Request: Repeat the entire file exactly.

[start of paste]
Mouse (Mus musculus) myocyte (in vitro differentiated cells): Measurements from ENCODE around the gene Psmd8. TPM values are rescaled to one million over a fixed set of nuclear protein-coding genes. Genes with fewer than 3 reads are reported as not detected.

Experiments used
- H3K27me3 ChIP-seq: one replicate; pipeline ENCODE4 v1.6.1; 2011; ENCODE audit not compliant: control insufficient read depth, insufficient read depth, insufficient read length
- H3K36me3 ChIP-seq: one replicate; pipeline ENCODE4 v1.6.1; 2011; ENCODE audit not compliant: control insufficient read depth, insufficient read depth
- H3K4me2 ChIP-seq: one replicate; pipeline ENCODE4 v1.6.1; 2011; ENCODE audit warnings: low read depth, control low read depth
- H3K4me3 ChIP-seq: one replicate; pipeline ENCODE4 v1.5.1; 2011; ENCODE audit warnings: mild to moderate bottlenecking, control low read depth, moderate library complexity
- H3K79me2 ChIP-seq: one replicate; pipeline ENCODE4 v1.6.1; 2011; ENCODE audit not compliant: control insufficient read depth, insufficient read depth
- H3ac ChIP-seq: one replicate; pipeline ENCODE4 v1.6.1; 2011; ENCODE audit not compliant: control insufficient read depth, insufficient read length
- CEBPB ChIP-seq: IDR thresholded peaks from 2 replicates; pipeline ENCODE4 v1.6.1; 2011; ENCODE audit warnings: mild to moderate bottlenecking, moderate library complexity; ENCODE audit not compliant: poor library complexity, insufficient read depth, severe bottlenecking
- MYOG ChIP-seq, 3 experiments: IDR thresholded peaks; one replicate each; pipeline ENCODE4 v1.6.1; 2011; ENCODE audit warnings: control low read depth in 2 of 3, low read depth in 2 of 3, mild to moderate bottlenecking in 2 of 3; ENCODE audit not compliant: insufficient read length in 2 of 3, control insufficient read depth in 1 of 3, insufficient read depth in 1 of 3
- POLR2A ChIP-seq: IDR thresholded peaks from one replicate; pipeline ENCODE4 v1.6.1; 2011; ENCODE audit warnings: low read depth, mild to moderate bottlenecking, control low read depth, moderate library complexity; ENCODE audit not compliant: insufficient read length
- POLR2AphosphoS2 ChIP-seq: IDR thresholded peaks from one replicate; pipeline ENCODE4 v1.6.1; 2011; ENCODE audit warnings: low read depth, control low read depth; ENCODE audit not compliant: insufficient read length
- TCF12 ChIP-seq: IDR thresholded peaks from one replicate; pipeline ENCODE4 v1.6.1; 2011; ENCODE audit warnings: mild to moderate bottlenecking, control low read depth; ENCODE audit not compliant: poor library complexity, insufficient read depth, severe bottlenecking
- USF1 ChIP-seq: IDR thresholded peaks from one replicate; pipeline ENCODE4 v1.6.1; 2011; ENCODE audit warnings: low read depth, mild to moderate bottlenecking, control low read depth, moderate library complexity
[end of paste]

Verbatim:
Mouse (Mus musculus) myocyte (in vitro differentiated cells): Measurements from ENCODE around the gene Psmd8. TPM values are rescaled to one million over a fixed set of nuclear protein-coding genes. Genes with fewer than 3 reads are reported as not detected.

Experiments used
- H3K27me3 ChIP-seq: one replicate; pipeline ENCODE4 v1.6.1; 2011; ENCODE audit not compliant: control insufficient read depth, insufficient read depth, insufficient read length
- H3K36me3 ChIP-seq: one replicate; pipeline ENCODE4 v1.6.1; 2011; ENCODE audit not compliant: control insufficient read depth, insufficient read depth
- H3K4me2 ChIP-seq: one replicate; pipeline ENCODE4 v1.6.1; 2011; ENCODE audit warnings: low read depth, control low read depth
- H3K4me3 ChIP-seq: one replicate; pipeline ENCODE4 v1.5.1; 2011; ENCODE audit warnings: mild to moderate bottlenecking, control low read depth, moderate library complexity
- H3K79me2 ChIP-seq: one replicate; pipeline ENCODE4 v1.6.1; 2011; ENCODE audit not compliant: control insufficient read depth, insufficient read depth
- H3ac ChIP-seq: one replicate; pipeline ENCODE4 v1.6.1; 2011; ENCODE audit not compliant: control insufficient read depth, insufficient read length
- CEBPB ChIP-seq: IDR thresholded peaks from 2 replicates; pipeline ENCODE4 v1.6.1; 2011; ENCODE audit warnings: mild to moderate bottlenecking, moderate library complexity; ENCODE audit not compliant: poor library complexity, insufficient read depth, severe bottlenecking
- MYOG ChIP-seq, 3 experiments: IDR thresholded peaks; one replicate each; pipeline ENCODE4 v1.6.1; 2011; ENCODE audit warnings: control low read depth in 2 of 3, low read depth in 2 of 3, mild to moderate bottlenecking in 2 of 3; ENCODE audit not compliant: insufficient read length in 2 of 3, control insufficient read depth in 1 of 3, insufficient read depth in 1 of 3
- POLR2A ChIP-seq: IDR thresholded peaks from one replicate; pipeline ENCODE4 v1.6.1; 2011; ENCODE audit warnings: low read depth, mild to moderate bottlenecking, control low read depth, moderate library complexity; ENCODE audit not compliant: insufficient read length
- POLR2AphosphoS2 ChIP-seq: IDR thresholded peaks from one replicate; pipeline ENCODE4 v1.6.1; 2011; ENCODE audit warnings: low read depth, control low read depth; ENCODE audit not compliant: insufficient read length
- TCF12 ChIP-seq: IDR thresholded peaks from one replicate; pipeline ENCODE4 v1.6.1; 2011; ENCODE audit warnings: mild to moderate bottlenecking, control low read depth; ENCODE audit not compliant: poor library complexity, insufficient read depth, severe bottlenecking
- USF1 ChIP-seq: IDR thresholded peaks from one replicate; pipeline ENCODE4 v1.6.1; 2011; ENCODE audit warnings: low read depth, mild to moderate bottlenecking, control low read depth, moderate library complexity